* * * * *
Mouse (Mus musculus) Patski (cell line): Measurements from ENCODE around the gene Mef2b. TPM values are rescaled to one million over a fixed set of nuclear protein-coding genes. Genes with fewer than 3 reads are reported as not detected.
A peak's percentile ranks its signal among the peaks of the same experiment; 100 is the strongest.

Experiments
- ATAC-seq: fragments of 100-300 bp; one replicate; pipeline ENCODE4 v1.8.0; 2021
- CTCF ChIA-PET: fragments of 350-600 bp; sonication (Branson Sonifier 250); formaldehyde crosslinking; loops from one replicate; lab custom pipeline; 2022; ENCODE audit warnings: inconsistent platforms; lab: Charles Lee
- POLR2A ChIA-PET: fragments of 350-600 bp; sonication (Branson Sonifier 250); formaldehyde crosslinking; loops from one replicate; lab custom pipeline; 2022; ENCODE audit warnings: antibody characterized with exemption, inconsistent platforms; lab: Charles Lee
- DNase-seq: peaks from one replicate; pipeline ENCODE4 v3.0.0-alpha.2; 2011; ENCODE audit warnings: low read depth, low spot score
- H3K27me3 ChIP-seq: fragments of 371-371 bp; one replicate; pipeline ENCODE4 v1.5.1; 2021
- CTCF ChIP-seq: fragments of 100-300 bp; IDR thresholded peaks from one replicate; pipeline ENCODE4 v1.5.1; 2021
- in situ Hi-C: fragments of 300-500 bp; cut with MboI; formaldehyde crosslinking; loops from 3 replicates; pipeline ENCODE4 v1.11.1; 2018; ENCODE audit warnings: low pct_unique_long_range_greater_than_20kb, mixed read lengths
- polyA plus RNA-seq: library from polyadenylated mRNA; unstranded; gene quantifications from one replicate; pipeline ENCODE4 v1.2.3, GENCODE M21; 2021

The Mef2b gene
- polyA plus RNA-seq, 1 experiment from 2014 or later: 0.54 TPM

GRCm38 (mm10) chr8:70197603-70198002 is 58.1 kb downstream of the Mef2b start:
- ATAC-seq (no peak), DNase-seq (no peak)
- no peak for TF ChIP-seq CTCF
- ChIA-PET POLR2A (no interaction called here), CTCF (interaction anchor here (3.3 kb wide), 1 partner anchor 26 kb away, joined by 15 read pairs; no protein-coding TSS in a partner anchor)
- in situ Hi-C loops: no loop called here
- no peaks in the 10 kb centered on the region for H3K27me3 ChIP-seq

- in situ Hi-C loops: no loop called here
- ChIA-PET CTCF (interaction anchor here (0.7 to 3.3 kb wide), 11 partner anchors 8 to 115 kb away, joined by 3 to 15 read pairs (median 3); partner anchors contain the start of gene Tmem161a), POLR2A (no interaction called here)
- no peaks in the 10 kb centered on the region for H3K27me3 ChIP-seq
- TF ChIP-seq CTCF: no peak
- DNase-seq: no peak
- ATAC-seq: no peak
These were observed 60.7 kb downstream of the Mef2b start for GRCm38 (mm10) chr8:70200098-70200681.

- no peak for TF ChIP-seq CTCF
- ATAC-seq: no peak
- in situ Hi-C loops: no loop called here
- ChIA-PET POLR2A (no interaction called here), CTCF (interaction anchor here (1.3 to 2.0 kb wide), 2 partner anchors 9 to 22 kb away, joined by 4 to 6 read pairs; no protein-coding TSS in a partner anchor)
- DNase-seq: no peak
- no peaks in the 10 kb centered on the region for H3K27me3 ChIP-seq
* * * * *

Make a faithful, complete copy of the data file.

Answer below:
Mouse (Mus musculus) Patski (cell line): Measurements from ENCODE around the gene Mef2b. TPM values are rescaled to one million over a fixed set of nuclear protein-coding genes. Genes with fewer than 3 reads are reported as not detected.
A peak's percentile ranks its signal among the peaks of the same experiment; 100 is the strongest.

Experiments
- ATAC-seq: fragments of 100-300 bp; one replicate; pipeline ENCODE4 v1.8.0; 2021
- CTCF ChIA-PET: fragments of 350-600 bp; sonication (Branson Sonifier 250); formaldehyde crosslinking; loops from one replicate; lab custom pipeline; 2022; ENCODE audit warnings: inconsistent platforms; lab: Charles Lee
- POLR2A ChIA-PET: fragments of 350-600 bp; sonication (Branson Sonifier 250); formaldehyde crosslinking; loops from one replicate; lab custom pipeline; 2022; ENCODE audit warnings: antibody characterized with exemption, inconsistent platforms; lab: Charles Lee
- DNase-seq: peaks from one replicate; pipeline ENCODE4 v3.0.0-alpha.2; 2011; ENCODE audit warnings: low read depth, low spot score
- H3K27me3 ChIP-seq: fragments of 371-371 bp; one replicate; pipeline ENCODE4 v1.5.1; 2021
- CTCF ChIP-seq: fragments of 100-300 bp; IDR thresholded peaks from one replicate; pipeline ENCODE4 v1.5.1; 2021
- in situ Hi-C: fragments of 300-500 bp; cut with MboI; formaldehyde crosslinking; loops from 3 replicates; pipeline ENCODE4 v1.11.1; 2018; ENCODE audit warnings: low pct_unique_long_range_greater_than_20kb, mixed read lengths
- polyA plus RNA-seq: library from polyadenylated mRNA; unstranded; gene quantifications from one replicate; pipeline ENCODE4 v1.2.3, GENCODE M21; 2021

The Mef2b gene
- polyA plus RNA-seq, 1 experiment from 2014 or later: 0.54 TPM

GRCm38 (mm10) chr8:70197603-70198002 is 58.1 kb downstream of the Mef2b start:
- ATAC-seq (no peak), DNase-seq (no peak)
- no peak for TF ChIP-seq CTCF
- ChIA-PET POLR2A (no interaction called here), CTCF (interaction anchor here (3.3 kb wide), 1 partner anchor 26 kb away, joined by 15 read pairs; no protein-coding TSS in a partner anchor)
- in situ Hi-C loops: no loop called here
- no peaks in the 10 kb centered on the region for H3K27me3 ChIP-seq

- in situ Hi-C loops: no loop called here
- ChIA-PET CTCF (interaction anchor here (0.7 to 3.3 kb wide), 11 partner anchors 8 to 115 kb away, joined by 3 to 15 read pairs (median 3); partner anchors contain the start of gene Tmem161a), POLR2A (no interaction called here)
- no peaks in the 10 kb centered on the region for H3K27me3 ChIP-seq
- TF ChIP-seq CTCF: no peak
- DNase-seq: no peak
- ATAC-seq: no peak
These were observed 60.7 kb downstream of the Mef2b start for GRCm38 (mm10) chr8:70200098-70200681.

- no peak for TF ChIP-seq CTCF
- ATAC-seq: no peak
- in situ Hi-C loops: no loop called here
- ChIA-PET POLR2A (no interaction called here), CTCF (interaction anchor here (1.3 to 2.0 kb wide), 2 partner anchors 9 to 22 kb away, joined by 4 to 6 read pairs; no protein-coding TSS in a partner anchor)
- DNase-seq: no peak
- no peaks in the 10 kb centered on the region for H3K27me3 ChIP-seq